• Reserve 2 Tbs. of the walnuts.   Pulse remaining walnuts in a food processor or blender until very finely chopped (but not pasty). Reserve remaining walnuts for serving. Remove stems from Piparras peppers; add Piquillo and Piparras peppers to food processor. Pulse until coarsely chopped. Transfer walnut/pepper mixture to a medium bowl and stir in garlic, Parmesan, oil, and parsley. Season pesto with salt and pepper.  Taste to adjust seasoning.  You should be able to taste the walnuts, garlic, cheese and parsley without any one of them taking over.  Try to avoid eating the whole bowl before proceeding with the rest of the recipe.

    Ingredients, chopped and mixed waiting for the pasta to be cooked

    Ingredients, chopped and mixed waiting for the pasta to be cooked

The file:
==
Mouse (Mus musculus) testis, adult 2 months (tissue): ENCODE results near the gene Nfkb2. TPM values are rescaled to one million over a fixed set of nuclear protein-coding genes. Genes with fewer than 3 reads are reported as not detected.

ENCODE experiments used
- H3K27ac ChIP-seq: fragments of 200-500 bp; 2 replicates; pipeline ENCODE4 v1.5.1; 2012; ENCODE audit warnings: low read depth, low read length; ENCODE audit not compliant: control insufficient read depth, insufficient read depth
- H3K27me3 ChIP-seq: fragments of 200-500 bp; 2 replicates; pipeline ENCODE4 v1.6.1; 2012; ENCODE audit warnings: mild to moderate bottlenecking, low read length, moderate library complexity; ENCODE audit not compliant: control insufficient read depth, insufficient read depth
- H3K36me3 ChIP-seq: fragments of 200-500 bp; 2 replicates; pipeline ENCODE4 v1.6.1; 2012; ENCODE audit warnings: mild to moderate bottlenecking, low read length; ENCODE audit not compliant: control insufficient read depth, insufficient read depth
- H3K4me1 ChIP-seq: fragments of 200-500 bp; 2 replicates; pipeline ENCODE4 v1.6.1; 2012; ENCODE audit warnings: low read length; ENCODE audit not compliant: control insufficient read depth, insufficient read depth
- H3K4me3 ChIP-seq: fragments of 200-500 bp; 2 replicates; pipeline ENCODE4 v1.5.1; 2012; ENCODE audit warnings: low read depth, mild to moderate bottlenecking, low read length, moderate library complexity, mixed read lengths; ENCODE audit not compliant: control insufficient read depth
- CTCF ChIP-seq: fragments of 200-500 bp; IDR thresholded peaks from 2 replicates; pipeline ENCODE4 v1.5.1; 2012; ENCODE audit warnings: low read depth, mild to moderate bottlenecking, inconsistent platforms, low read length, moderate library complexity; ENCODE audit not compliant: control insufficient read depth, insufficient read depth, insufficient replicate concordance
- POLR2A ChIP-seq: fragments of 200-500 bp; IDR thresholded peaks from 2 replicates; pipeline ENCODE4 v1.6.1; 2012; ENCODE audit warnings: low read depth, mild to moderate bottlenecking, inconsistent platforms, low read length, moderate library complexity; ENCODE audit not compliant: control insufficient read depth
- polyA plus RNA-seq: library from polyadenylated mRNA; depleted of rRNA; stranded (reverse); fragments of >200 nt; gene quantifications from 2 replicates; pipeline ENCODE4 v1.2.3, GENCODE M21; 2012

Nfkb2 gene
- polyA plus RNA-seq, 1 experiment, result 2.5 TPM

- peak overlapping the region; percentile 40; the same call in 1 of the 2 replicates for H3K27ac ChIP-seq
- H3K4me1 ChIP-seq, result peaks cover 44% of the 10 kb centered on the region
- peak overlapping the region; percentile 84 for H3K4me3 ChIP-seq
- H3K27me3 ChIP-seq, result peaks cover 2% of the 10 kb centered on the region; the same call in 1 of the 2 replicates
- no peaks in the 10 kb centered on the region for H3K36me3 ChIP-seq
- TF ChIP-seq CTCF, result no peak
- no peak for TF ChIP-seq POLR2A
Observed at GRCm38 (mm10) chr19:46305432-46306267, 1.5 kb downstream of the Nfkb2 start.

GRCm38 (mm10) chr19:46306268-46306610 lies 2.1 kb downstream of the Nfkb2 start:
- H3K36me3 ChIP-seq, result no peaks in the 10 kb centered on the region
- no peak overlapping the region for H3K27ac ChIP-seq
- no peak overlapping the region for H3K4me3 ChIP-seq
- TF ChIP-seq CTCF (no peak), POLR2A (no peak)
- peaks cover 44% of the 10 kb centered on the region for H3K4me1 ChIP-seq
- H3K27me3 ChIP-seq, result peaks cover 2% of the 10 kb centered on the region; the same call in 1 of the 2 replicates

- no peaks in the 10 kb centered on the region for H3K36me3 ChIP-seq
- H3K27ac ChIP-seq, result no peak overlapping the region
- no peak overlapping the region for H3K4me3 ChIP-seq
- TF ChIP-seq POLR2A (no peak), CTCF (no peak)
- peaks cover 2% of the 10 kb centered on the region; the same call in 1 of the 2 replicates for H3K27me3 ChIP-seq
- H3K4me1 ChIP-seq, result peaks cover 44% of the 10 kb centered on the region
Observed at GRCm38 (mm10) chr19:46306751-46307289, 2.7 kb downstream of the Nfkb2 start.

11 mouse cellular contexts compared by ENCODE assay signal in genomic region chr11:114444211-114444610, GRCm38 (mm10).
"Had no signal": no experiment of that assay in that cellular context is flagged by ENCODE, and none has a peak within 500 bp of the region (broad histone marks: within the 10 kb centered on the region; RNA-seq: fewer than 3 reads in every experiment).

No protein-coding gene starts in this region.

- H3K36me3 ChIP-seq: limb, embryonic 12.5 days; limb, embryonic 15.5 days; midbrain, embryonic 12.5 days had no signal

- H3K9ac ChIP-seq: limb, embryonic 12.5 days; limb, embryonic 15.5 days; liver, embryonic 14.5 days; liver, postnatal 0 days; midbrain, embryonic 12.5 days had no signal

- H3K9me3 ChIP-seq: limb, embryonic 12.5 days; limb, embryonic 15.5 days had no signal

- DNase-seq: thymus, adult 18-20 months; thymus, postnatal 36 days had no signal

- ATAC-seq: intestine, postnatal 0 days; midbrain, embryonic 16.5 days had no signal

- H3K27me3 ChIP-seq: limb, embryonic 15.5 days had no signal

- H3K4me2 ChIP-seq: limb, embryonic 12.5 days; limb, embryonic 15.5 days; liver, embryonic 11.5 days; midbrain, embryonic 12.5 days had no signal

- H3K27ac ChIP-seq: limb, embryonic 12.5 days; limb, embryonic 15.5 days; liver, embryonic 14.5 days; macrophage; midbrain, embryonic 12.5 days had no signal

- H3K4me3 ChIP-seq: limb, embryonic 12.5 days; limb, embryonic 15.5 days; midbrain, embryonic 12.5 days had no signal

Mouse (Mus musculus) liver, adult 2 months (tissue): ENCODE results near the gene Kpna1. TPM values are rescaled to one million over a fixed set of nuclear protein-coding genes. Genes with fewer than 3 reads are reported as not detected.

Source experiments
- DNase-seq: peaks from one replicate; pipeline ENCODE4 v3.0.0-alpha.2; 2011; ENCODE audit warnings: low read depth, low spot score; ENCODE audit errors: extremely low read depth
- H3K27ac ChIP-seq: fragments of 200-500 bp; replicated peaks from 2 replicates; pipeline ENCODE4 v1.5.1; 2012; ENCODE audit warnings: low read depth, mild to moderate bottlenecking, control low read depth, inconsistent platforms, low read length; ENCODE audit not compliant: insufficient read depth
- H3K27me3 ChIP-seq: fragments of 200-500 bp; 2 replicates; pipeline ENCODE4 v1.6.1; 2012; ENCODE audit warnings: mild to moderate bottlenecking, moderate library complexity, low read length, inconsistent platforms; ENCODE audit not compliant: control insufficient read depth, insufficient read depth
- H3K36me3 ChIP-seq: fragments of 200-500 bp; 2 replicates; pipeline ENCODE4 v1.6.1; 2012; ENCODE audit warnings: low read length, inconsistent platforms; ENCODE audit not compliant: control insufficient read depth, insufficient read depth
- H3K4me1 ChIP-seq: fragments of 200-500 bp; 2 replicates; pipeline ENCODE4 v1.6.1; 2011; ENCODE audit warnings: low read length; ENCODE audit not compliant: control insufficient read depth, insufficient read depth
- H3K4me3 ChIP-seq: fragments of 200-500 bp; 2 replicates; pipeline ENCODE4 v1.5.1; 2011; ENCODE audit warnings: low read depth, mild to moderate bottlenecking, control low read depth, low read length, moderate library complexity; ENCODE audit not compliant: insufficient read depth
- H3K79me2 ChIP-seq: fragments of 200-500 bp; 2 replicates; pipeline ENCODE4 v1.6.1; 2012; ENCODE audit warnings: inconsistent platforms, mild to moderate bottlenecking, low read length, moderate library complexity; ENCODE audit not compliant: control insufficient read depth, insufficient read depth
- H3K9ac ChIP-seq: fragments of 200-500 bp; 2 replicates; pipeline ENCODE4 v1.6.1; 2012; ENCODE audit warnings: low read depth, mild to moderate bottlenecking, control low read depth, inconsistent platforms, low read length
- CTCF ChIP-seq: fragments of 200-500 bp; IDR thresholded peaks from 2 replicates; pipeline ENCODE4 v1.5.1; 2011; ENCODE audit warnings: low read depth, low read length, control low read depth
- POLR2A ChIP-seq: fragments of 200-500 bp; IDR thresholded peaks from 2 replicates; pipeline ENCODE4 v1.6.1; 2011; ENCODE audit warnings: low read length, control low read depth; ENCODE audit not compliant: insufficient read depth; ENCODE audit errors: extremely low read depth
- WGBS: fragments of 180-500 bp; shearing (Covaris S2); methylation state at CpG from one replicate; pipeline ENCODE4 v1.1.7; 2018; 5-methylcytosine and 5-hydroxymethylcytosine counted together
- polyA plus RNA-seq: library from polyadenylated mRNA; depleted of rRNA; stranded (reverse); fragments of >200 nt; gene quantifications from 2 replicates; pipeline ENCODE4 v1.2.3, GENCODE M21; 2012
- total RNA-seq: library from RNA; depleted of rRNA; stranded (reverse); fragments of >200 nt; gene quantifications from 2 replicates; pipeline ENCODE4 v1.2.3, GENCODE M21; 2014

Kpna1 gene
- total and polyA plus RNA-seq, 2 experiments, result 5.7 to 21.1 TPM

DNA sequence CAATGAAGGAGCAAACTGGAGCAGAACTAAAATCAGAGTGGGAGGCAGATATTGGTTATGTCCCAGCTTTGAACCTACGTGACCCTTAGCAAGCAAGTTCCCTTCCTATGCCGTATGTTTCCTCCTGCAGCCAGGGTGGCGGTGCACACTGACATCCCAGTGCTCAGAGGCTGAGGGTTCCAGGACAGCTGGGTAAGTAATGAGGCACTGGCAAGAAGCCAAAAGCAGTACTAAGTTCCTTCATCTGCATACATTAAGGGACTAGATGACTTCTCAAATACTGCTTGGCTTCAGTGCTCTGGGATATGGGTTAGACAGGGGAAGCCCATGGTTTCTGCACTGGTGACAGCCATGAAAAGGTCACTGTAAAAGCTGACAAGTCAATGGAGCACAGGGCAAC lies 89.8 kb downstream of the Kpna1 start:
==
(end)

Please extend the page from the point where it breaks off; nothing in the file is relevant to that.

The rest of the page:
• Cook pasta in a large pot of boiling salted water, stirring occasionally, until al dente.   Drain, reserving 1 cup pasta cooking liquid. Return pasta to pot and add pesto along with 1/4 cup pasta cooking liquid. Toss, adding splashes of cooking liquid as needed, until pesto coats pasta and sauce is glossy.
  • Crush reserved walnuts with the flat side of a knife. Divide pasta among bowls and top with walnuts and more parsley.
  • Do Ahead: Although the pesto can be made ahead, and kept covered and refrigerated for up to 2 days, it hardly seems necessary.  The prep takes little time, there’s no actual cooking involved and the pesto will taste best when freshly make.